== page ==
Saturday, August 30 2003

Boyfriend syndrome

It’s a familiar sight for anyone who shoots at a public pistol range: a man and a woman come in together so he can teach her to shoot, and he gives her a loud, hard-kicking gun and incompetent instruction. Usually he’s a terrible shot himself, and sometimes he’s a danger to himself and others. His real goal, conscious or not, is to convince her that guns are a “guy thing,” and she should let him be her protector and champion.

I got tired of watching this a long time ago, and usually I try to sneak in when he’s left the room and give her a few quick pointers, including the all-important “rent a .22 next time.” When he comes back and she’s shooting better than he is with his favorite gun, the session usually comes to a quick halt.

Today was a bit different.

Two men and a very attractive woman, all in their early twenties, came into Markley’s together because they just wanted to try shooting handguns. I got the impression that one of them had been to a range before, and he was at least familiar with how to operate revolvers and semi-autos. He couldn’t shoot for sour owlshit, of course, so the instruction he gave to his friends left them barely able to hit the paper with the .357 Magnum they’d rented.

[At this point, I should mention that I think the staff goofed. These people should not have been allowed to shoot without direct supervision. I’m guessing the alpha male’s confidence convinced them he was safe and competent. He probably reminded them of the many police cadets who shoot there (a story for another day…).]

When Alpha Male and Pretty Woman went out to exchange the .357 for a different gun, I walked over and talked to the other guy, asking a few friendly questions about their shooting experience and offering to give them a quick lesson if they were interested.

When they returned with a .45-caliber semi-automatic, he relayed my offer, and they took me up on it. The woman wanted to shoot first, so I gave her the familiar lecture on stance, breathing, focusing on the front sight, and pressing the trigger like a switch, and then handed her the empty gun to practice with.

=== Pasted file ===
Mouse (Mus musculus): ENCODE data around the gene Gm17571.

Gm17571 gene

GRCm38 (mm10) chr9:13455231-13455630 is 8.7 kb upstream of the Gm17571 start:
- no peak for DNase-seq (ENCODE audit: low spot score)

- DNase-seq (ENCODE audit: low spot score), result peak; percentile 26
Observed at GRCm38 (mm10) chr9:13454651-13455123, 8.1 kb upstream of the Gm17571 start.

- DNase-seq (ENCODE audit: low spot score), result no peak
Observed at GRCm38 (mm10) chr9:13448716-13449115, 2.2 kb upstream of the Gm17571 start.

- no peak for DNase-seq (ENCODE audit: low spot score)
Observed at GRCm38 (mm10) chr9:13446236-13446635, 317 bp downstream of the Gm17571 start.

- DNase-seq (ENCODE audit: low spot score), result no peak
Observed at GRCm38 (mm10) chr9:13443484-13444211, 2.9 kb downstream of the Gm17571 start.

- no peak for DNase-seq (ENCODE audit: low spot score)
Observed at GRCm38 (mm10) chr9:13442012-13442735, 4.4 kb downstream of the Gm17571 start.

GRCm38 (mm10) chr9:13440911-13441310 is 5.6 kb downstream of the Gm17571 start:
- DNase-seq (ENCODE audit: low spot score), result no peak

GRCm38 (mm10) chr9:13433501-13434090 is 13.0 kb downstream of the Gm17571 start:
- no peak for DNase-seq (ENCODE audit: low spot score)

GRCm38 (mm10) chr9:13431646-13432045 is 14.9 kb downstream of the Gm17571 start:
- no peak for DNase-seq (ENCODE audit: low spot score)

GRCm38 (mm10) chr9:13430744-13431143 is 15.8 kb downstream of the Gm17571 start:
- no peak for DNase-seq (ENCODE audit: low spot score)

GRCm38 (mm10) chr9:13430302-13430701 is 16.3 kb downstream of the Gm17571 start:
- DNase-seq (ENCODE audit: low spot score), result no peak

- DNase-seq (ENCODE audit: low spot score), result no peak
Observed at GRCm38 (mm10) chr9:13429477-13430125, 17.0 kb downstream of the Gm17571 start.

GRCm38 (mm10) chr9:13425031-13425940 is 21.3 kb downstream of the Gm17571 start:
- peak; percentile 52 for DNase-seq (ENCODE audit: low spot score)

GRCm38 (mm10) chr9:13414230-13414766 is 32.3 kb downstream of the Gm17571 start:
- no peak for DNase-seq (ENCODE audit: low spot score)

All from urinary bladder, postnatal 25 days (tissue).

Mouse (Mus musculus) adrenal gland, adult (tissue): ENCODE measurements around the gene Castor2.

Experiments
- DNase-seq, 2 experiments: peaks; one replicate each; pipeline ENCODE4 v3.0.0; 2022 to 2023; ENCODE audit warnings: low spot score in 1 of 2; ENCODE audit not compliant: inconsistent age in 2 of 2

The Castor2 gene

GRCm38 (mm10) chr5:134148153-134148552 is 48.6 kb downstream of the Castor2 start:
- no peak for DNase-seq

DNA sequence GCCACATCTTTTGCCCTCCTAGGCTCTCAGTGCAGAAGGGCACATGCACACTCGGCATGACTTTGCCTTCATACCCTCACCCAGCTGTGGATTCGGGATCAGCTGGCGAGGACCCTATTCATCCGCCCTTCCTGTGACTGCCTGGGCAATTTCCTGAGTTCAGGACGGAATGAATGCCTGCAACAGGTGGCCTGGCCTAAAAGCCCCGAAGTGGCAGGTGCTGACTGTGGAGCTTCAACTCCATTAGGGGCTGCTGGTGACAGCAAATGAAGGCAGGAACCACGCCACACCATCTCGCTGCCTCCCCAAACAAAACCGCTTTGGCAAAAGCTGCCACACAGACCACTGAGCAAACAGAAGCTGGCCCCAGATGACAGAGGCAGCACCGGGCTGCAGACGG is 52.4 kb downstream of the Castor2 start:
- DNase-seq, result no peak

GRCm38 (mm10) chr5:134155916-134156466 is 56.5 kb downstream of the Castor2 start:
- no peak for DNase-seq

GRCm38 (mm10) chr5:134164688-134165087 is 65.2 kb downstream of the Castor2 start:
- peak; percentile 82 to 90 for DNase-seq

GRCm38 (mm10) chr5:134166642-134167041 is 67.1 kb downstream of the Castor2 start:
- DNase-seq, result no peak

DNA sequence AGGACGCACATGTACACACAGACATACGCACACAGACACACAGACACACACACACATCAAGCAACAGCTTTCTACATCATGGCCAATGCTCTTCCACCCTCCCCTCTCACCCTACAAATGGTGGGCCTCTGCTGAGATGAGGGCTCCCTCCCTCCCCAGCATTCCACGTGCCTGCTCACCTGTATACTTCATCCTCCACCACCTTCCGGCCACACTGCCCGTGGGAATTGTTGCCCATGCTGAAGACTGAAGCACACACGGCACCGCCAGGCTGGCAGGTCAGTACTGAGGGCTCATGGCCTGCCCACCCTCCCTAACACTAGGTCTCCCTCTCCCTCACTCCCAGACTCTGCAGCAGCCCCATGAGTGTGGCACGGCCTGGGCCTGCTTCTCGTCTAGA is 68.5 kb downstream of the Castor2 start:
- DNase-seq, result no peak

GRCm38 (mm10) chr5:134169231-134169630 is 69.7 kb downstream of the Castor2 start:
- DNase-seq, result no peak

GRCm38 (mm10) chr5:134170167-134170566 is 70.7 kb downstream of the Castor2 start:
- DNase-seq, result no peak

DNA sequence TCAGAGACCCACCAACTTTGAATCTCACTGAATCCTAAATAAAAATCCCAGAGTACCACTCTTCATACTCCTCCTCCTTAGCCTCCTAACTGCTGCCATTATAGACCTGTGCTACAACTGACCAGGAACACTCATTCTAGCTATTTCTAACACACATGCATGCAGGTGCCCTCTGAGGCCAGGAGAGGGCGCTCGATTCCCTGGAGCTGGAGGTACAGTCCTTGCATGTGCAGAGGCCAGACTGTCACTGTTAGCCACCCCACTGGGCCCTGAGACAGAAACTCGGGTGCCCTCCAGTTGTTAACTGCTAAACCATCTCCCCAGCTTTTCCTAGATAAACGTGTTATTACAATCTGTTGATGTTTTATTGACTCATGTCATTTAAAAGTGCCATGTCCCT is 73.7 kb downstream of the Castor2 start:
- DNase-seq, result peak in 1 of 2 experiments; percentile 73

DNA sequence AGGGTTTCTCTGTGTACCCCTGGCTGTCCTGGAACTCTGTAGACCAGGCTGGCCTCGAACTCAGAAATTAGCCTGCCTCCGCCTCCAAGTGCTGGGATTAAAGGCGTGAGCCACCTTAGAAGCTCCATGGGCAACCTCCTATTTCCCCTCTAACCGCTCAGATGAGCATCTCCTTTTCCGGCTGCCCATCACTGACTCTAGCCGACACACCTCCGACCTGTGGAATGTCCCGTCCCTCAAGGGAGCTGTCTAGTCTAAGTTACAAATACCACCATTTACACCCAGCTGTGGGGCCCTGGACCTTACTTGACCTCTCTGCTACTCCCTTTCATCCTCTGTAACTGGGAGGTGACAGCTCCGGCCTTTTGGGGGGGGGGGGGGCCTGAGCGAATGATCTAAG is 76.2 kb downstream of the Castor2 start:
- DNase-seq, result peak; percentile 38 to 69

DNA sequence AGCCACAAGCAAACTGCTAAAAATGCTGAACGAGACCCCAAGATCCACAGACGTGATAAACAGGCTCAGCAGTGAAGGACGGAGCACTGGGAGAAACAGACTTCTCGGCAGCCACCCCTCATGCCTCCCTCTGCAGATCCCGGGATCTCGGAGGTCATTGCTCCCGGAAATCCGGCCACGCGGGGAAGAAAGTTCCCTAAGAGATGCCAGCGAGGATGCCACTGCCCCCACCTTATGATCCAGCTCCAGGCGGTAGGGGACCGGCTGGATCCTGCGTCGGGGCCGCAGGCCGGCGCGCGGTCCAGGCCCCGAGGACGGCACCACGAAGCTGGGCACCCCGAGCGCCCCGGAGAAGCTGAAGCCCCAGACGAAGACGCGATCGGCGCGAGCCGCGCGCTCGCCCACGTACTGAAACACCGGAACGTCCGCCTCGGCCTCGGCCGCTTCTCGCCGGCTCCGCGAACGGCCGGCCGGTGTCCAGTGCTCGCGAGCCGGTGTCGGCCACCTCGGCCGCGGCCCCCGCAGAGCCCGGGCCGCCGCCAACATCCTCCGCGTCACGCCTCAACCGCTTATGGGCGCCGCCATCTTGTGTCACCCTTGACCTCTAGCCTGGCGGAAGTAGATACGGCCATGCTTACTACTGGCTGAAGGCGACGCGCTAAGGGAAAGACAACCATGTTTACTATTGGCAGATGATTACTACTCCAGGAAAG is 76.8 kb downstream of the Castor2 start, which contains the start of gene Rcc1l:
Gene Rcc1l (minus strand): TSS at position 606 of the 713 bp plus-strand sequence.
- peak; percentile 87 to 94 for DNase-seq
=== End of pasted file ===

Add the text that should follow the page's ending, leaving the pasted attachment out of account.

After a few trials, I loaded it with one bullet, sent her silhouette target down 25 feet, and led her through the shot. Dead center in the head. After confirming that she was actually aiming at the head, I congratulated her, then loaded the gun with a full magazine and encouraged her to continue.

The second shot landed right next to the first, and then she lowered her aim to the chest and put the remaining six into a tidy four-inch group.

Other Guy was next, and to make his shots stand out against hers, I added a Shoot-N-C target paster. I gave him the same drill, and he managed to hit the paster with every shot, a vast improvement over “usually hitting the paper.”

Alpha Male came last, and he sent a different target down, one of the reduced-scale silhouettes on a smaller piece of paper. He had picked up the habit of anticipating recoil, so after four decent shots, he was pulling the gun down enough to shoot off the bottom of the target. I told him to dry-fire for a while until he broke the habit, and invited Pretty Woman over to my lane to shoot a .22.

She had competently handled (and enjoyed shooting) a full-sized M1911A1 .45-caliber pistol, but I knew she’d appreciate something a bit easier on the hands. I handed her my recently-acquired Browning Buck Mark, and she put all ten shots into a three-inch group. She loved it, and was pleased to hear that the range had one available for rental use.

After she finished shooting, she said “Y’know, this is a lot of fun! It’s very empowering.”

Music to my ears.